Undeclared: The Complete Series

Created by Judd Apatow

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Undeclared: The Complete Series

Short-lived series picks up where equally short-lived Freaks and Geeks left off

In 2000 Judd Apatow, executive producer of one of the most beloved and short-lived series in recent memory, pitched a new show by evoking the title of his late show: “I want to make Freaks and Geeks,” he told Fox execs, “only funny.” Which was not to disparage Freaks and Geeks—a distillation of creator Paul Feig’s worst high-school memories—but to conjure warm feelings for the show that lived only a single semester on NBC, who eternally suspended the freaks and geeks before they had a chance to learn how to draw an audience. The result was a series just as short-lived: Undeclared, which moved from high school’s hallways into a college dorm and likewise ran for just one season on Fox before graduating to oblivion. It debuted to critical acclaim in September 2001 and was already in trouble by the following February, when Apatow sent out a note to TV critics that ended with the line, “Pray for us.”

Given how poorly Fox treated the show, perhaps we should’ve known Undeclared never stood a chance. Like Freaks and Geeks, it was too real for an audience suckered in by reality TV—painfully real, in fact, like a glimpse at old yearbooks in which we were horribly awkward, misguidedly arrogant and defiantly rebellious without having anything to rebel against. Its storylines were timeless (the blush of first love, or at least first sex; the schemes and scams of young adults too young to know better; being accountable for your actions without understanding the meaning of responsibility), and its characters were so familiar they looked like our own reflection. The audience not only related to Jay Baruchel’s Steven Karp or Carla Gallo’s Lizzie Exley, but knew them as though they were kin; and we’d all had roommates like handsome Lloyd (Charlie Hunnam) or resident assistants like creepy Lucien (Kevin Rankin). What we didn’t have were the guest stars: Ben Stiller, Will Ferrell, Kyle Gass, Amy Poehler, Fred Willard and, more or less, the cast of Freaks and Geeks.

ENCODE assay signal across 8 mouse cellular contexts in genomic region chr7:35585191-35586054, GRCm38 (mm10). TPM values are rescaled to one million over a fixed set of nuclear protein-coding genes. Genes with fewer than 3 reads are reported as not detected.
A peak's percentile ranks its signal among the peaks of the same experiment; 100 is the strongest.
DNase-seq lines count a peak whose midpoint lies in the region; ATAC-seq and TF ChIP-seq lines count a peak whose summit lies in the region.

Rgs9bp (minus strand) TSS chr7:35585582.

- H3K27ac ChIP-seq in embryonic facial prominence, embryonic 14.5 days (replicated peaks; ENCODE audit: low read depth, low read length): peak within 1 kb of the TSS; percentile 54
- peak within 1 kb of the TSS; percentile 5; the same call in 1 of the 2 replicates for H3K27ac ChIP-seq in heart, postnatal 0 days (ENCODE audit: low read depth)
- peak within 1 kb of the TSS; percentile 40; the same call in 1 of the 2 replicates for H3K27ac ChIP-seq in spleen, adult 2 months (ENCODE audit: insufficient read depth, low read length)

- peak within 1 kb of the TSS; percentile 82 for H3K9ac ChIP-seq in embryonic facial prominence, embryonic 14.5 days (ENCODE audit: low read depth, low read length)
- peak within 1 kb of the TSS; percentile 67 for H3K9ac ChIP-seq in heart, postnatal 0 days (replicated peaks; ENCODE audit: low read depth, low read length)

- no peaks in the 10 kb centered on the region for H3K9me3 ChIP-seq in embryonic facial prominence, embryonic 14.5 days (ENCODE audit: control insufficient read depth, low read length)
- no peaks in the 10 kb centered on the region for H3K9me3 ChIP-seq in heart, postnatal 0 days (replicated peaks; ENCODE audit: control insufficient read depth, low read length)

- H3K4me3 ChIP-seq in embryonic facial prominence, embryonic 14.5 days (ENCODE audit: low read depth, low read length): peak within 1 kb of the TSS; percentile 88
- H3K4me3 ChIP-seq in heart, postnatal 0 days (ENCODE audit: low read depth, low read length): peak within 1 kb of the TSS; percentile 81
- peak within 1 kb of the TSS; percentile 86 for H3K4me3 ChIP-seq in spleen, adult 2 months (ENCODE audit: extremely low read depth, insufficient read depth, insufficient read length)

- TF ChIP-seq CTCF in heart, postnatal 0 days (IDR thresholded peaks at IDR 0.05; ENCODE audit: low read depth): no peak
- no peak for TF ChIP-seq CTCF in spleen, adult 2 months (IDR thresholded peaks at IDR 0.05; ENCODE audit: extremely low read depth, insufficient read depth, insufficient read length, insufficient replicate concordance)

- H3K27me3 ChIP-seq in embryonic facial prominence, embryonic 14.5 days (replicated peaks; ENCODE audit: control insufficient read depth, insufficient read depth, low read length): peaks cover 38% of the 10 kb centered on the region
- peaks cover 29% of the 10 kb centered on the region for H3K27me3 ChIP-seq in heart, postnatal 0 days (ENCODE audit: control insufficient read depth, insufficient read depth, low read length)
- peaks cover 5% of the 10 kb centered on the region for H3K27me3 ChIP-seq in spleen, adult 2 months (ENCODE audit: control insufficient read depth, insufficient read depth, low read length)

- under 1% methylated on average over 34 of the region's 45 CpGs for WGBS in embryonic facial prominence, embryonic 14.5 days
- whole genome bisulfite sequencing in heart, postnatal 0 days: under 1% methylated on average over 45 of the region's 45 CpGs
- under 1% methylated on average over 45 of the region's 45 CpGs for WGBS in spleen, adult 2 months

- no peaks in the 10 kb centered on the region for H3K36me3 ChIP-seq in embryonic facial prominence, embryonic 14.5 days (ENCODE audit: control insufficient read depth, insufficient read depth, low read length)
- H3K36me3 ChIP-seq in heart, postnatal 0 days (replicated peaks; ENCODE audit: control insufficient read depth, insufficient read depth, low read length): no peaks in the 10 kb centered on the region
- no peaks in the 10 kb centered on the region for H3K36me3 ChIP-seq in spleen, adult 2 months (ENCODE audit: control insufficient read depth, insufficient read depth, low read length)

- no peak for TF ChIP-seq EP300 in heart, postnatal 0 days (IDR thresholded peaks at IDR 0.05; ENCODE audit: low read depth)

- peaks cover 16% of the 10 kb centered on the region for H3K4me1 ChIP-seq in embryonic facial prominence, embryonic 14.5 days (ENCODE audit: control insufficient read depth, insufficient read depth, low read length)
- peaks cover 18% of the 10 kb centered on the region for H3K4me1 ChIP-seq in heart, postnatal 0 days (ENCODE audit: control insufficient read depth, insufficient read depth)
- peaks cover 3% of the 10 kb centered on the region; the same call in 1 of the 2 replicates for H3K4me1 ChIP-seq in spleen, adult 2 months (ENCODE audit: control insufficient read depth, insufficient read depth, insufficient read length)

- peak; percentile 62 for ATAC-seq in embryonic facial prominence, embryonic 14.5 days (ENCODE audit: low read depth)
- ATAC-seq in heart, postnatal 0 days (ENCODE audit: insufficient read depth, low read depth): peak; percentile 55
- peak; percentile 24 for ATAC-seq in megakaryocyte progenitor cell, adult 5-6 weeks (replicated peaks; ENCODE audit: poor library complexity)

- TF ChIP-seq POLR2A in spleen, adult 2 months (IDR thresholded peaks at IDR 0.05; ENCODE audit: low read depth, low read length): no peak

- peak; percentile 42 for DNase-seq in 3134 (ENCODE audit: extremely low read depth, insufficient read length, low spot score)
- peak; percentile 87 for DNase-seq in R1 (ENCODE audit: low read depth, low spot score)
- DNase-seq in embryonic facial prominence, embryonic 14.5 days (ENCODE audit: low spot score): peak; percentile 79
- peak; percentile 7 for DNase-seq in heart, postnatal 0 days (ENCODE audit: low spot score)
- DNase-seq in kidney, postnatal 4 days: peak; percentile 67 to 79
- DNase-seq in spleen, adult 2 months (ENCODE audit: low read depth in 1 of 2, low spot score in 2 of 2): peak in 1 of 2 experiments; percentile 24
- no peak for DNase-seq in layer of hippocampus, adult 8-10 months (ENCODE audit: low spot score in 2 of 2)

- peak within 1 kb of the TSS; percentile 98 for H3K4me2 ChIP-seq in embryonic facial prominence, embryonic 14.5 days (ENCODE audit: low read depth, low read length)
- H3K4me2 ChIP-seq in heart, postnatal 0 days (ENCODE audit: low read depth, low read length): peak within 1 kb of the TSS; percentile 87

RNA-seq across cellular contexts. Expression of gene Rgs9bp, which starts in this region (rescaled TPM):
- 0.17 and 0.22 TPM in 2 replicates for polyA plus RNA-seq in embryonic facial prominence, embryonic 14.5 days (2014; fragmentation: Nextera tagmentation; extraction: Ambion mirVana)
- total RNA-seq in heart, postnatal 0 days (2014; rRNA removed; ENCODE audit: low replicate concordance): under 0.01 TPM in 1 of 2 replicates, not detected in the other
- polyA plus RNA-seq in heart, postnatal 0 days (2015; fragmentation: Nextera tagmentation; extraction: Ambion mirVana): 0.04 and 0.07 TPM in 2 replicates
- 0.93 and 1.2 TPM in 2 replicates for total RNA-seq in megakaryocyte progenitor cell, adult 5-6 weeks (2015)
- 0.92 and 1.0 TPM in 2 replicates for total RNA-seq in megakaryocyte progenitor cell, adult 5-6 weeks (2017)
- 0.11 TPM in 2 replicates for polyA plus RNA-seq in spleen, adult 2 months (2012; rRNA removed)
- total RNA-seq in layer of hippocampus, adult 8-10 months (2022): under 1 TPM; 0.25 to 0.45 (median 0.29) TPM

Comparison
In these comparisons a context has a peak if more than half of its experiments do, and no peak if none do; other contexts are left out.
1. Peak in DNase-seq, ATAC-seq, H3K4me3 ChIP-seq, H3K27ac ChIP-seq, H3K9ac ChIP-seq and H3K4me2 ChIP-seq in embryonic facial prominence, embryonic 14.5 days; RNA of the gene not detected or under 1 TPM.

Like the Freaks and Geeks boxed set, the four-disc Undeclared collection is wonderful, essential and cram-packed with extras—an especially nice bonus for a show that didn’t even appear in reruns. You get the unaired “God Visits” episode Fox thought too heretical (which is actually a rather subtle meditation on faith); an alternate version of an episode featuring Ted Nugent as a campus lecturer; the standard outtakes and deleted scenes; a Museum of Television & Radio appearance featuring cast and creator; and a concert from Loudon Wainwright, who played Steven’s divorced dad. Alas, so much still doesn’t feel like enough: You’ll spend just enough time with the freshman class to want to graduate with them, only to discover they were expelled by a network that flunked.

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